or Connect
Styleforum › Forums › Men's Style › Classic Menswear › The OneShirt: A Phoenix from the Ashes [4/24/13 UPDATE: A SHIRTMAKER, AN ENGLISHMAN, CHAMBRAY, AND FIRE]
New Posts  All Forums:Forum Nav:

The OneShirt: A Phoenix from the Ashes [4/24/13 UPDATE: A SHIRTMAKER, AN ENGLISHMAN, CHAMBRAY,... - Page 3

post #31 of 1166
Is royal Oxford considered something of a substitute for poplin?
post #32 of 1166
You ought to try CEGO for BDs, I've been very happy, they look totally "authentic" and the price is fantastic. Looser fit that Geneva but I prefer that for BDs anyway.
post #33 of 1166
Quote:
Originally Posted by unbelragazzo View Post

Is royal Oxford considered something of a substitute for poplin?
I view it is a fancy cloth. So, no.
post #34 of 1166
I don't care enough to give a detailed answer, for the same reason as edmorel, but I applaud your decision to go with link cuffs. All my non-BDs are link cuffs. To echo unbel's point, regular chain cufflinks are not ideal with link cuffs and snap links are a much better alternative. They are not made any longer, but they are available for cheap on ebay.
post #35 of 1166
Thread Starter 
Quote:
Originally Posted by Manton View Post

IThe only one I would question is the single cuff. I would question it on two grounds, first, that all your shirts would take links (bad idea) and second, that you'd want your link shirts to be single rather than double. Also, your objection to loose button cuffs is easily remedied in the bespoke process, I've gotten mine exactly the circumference that I like, trim without being loose or snug.

Have you seen my watch? When barrel cuffs are cut large enough to accommodate it, they always look ridiculously loose. That's okay on something casual like an OCBD, but I don't like it on dressier shirts. And no, I'm not willing to do the Agnelli.

As for always wearing cufflinks: I already do that. All my non-OCBDs have French cuffs. I can deal.
Quote:
Originally Posted by Manton View Post

I think your choice of fabric also unecessarily excludes seasonality and I don't see what benefit you derive from that.

If I were design a minimalist shirt wardrobe, I would suggest one white FC shrit, one blue FC shirt (both broadcloth), a couple of white barrel cuff, then a dozen or so solid blue barell cuff, say six broadcloth, three linen-cotton, three chabray (or 4-4-4), or, if you have the cash, 5-5-5, which could get you through any given week's weather. Plus a few blue OCDBs.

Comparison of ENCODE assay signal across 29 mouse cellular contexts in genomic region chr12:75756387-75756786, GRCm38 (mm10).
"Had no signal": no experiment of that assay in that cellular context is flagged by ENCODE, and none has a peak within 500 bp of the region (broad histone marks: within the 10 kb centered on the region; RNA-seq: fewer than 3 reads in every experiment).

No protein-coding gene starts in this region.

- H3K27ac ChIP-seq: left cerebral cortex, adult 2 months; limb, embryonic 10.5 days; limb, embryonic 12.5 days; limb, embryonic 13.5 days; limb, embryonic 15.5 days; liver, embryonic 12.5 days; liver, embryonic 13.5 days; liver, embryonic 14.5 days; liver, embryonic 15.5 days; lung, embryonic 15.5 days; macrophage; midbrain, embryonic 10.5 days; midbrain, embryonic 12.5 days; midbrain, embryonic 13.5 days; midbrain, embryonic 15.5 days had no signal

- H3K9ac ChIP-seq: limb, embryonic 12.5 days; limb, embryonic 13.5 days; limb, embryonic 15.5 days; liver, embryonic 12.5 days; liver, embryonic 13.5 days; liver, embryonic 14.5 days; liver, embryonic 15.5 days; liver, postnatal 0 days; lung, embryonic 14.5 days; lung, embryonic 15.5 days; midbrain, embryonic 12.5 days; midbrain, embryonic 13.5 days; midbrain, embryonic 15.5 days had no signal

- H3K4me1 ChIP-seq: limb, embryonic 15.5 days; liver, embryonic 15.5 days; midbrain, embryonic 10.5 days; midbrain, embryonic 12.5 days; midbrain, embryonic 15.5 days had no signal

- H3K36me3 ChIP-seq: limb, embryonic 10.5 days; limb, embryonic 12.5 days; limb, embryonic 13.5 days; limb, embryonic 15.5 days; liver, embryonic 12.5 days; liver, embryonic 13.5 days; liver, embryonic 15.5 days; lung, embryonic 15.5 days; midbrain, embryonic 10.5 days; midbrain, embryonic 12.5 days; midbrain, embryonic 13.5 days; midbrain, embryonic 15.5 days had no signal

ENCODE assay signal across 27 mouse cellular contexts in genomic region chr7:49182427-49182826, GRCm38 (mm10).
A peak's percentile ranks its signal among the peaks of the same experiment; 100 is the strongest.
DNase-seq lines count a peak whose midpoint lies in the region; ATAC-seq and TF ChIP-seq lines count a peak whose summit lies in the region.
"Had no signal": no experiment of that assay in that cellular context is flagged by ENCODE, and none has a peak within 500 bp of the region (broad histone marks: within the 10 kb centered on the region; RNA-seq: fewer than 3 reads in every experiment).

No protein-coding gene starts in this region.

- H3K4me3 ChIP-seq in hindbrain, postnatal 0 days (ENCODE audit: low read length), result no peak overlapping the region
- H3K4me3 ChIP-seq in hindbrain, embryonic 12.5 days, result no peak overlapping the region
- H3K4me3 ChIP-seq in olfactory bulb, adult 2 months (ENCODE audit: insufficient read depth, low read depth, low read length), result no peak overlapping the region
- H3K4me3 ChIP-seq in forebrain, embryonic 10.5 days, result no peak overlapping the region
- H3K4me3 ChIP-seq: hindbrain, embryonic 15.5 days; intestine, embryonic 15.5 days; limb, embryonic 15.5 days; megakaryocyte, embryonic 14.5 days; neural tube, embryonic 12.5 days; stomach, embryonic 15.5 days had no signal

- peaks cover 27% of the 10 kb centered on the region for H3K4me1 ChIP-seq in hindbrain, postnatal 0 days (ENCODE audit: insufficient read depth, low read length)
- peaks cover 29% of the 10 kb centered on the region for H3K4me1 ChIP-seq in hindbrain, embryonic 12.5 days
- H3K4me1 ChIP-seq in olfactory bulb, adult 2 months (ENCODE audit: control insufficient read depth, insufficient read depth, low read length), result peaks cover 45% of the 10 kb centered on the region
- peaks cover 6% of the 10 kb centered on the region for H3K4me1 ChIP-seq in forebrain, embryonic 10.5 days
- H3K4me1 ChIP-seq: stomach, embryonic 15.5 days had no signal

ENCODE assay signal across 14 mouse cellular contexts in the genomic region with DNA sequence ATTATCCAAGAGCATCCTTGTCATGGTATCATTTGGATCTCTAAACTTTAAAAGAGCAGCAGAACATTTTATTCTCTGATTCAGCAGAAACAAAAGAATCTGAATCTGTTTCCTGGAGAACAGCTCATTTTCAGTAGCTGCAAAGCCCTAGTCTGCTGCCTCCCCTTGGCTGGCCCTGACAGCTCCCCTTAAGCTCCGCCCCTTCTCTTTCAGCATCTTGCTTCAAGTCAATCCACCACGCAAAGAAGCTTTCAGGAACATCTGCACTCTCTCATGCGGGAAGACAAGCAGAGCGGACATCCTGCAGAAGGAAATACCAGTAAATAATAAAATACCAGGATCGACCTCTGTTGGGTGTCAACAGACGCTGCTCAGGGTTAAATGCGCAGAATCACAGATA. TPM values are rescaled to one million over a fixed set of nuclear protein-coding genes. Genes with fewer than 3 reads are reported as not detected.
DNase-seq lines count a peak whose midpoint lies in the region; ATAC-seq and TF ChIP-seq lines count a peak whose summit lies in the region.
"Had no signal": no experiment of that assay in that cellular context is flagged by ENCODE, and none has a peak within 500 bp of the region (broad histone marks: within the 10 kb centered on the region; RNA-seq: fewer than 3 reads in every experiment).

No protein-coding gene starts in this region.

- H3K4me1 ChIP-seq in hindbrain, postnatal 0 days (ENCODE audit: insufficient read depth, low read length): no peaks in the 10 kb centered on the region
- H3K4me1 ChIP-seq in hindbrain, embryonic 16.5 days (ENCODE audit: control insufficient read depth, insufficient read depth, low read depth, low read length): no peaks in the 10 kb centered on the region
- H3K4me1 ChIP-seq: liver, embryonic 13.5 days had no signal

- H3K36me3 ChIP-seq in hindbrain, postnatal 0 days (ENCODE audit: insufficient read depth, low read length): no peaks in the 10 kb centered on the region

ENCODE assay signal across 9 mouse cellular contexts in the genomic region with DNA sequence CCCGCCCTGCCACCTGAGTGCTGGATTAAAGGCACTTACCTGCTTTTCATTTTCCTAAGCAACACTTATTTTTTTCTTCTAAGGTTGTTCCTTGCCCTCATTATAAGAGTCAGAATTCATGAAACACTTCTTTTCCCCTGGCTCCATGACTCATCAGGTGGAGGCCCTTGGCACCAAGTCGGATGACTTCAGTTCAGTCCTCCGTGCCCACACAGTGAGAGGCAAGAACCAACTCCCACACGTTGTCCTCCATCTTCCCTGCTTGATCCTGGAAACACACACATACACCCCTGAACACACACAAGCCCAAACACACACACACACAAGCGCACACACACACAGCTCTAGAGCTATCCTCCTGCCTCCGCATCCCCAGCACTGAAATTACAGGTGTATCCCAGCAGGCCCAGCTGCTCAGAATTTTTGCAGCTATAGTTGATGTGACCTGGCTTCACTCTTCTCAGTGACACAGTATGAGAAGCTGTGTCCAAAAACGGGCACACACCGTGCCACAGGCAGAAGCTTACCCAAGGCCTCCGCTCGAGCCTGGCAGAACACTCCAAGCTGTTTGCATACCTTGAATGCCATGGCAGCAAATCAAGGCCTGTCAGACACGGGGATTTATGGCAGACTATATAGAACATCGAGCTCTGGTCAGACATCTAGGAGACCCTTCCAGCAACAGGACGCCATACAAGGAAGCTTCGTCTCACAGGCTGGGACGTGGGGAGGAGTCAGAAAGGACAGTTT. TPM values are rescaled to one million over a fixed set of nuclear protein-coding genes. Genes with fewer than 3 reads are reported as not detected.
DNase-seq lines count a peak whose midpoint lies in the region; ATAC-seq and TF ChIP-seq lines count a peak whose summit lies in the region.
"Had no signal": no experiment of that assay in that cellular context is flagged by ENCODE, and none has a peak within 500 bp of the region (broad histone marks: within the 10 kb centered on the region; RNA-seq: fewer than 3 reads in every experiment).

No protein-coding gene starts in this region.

Those above do tend to be the types I wear the most though I enjoy having some stripes, checks, and some other colors.

Are you saying chambray is more warm or cold weather appropriate? I see it as being workable year-round. Anyway, I've never been very sensitive to shirting type when it comes to temperature. I wear regular cotton poplin in the summer all the time. Linen-cotton would be nice--but not a necessity for me.
post #36 of 1166
Personally, I don't like a gaping gauntlet. I think you can safely skip the guantlet button on BC (I don't have them on my BDs) but not on FC (or LC). The guantlet is simply too long and the gaping too pronounced.

The buttons never catch (absurd) and I've never had one fall off.
post #37 of 1166
Poplin is kind of fancy in that it's very smooth finished. It's pretty much suits and CBD only, no? You don't think royal oxford is good with dark suits for CBD? Too shiny?
post #38 of 1166
Chambray wears warm for me so it's only for fall/winter. I get hot easily so I live in linen-cotton once the weather turns until it starts getting cool again.
post #39 of 1166
Royal is fine with dark suits, in fact that's probably all it's good for.
post #40 of 1166
Thread Starter 
Quote:
Originally Posted by Manton View Post

Personally, I don't like a gaping gauntlet. I think you can safely skip the guantlet button on BC but on FC (or LC). The buttons never catch (absurd) and I've never had one fall off.

My gauntlets don't gape. At least, not in a way that I'd care. It looks much more relaxed and streamlined without the button. To me, that equates with being more elegant. For what it's worth, Anna Matuozzo refuses to put them on her shirts.

I used to get gauntlet buttons snagged all over the place when I wore shirts with them back in in college and law school. They'd bump up against my desk or laptop whenever I was taking notes. It's nothing catastrophic, but certainly an annoyance I can do without.

All buttons are prone to falling off. I'm not saying it's definite that one will within a given shirt's lifetime, but using one less button is one less button to worry about.
post #41 of 1166
Blazer outfits too?

What else is poplin good for? I guess also summery colored suits...but it doesn't seem that much more versatile that RO to me, and covers basically the same situations. I think you could get by with a bunch of RO and maybe one poplin instead of the entire allotment of poplins if that were your preference.
post #42 of 1166
Poplin goes with almost anything. It's just neutral.
post #43 of 1166
Thinking back, in eight years now I can't recall a single instance of a button falling off a Geneva shirt. That's pretty good!
post #44 of 1166
You'd wear poplin with tweed?
post #45 of 1166
Thread Starter 
Quote:
Originally Posted by Manton View Post

Thinking back, in eight years now I can't recall a single instance of a button falling off a Geneva shirt. That's pretty good!

That is indeed! Maybe there truly is something to their whole spiel about machine-sewing being stronger in every case.

No buttons have come off my Matuozzo shirts either. It's just that the fabric is disintegrating around them.
New Posts  All Forums:Forum Nav:
  Return Home
  Back to Forum: Classic Menswear
Styleforum › Forums › Men's Style › Classic Menswear › The OneShirt: A Phoenix from the Ashes [4/24/13 UPDATE: A SHIRTMAKER, AN ENGLISHMAN, CHAMBRAY, AND FIRE]